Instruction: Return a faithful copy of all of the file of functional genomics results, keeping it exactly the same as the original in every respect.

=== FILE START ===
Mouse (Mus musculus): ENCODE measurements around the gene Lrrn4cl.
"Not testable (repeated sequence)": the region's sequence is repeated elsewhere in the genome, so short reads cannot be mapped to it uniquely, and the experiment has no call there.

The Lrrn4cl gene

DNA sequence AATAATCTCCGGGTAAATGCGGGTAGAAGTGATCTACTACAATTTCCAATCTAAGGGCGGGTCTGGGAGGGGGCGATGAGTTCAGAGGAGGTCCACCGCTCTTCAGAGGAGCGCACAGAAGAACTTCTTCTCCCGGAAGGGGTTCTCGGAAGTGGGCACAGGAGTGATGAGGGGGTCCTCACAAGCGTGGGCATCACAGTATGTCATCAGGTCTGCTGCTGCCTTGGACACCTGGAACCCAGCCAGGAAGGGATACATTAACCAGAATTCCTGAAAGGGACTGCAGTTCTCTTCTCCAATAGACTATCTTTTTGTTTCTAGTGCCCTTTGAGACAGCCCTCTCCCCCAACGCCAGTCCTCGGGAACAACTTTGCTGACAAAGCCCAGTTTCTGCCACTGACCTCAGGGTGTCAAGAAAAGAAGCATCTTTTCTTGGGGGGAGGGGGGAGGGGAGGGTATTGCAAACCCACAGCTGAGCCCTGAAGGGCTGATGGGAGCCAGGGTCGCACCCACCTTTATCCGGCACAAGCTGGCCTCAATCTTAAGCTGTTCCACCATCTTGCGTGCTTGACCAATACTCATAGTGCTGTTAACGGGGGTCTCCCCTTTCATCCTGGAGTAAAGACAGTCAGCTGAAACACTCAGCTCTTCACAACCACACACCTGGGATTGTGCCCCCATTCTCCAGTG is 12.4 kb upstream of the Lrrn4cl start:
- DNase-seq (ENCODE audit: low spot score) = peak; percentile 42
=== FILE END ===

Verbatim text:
Mouse (Mus musculus): ENCODE measurements around the gene Lrrn4cl.
"Not testable (repeated sequence)": the region's sequence is repeated elsewhere in the genome, so short reads cannot be mapped to it uniquely, and the experiment has no call there.

The Lrrn4cl gene

DNA sequence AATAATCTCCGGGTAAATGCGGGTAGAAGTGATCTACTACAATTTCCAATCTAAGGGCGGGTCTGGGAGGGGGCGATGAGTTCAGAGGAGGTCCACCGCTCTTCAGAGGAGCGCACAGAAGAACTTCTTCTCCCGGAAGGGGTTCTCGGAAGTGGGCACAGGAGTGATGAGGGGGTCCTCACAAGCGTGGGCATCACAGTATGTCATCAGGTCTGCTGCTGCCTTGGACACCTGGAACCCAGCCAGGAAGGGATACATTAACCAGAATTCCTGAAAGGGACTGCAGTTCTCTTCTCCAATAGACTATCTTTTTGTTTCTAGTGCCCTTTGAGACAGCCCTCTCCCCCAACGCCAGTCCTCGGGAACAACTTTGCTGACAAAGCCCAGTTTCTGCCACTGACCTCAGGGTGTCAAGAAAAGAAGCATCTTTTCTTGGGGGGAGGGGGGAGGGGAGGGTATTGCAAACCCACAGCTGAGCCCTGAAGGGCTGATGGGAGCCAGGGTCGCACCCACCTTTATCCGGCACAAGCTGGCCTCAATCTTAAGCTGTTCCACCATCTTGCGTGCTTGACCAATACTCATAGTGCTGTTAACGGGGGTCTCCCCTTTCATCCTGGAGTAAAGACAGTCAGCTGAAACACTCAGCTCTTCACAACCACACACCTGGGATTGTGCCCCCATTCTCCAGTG is 12.4 kb upstream of the Lrrn4cl start:
- DNase-seq (ENCODE audit: low spot score) = peak; percentile 42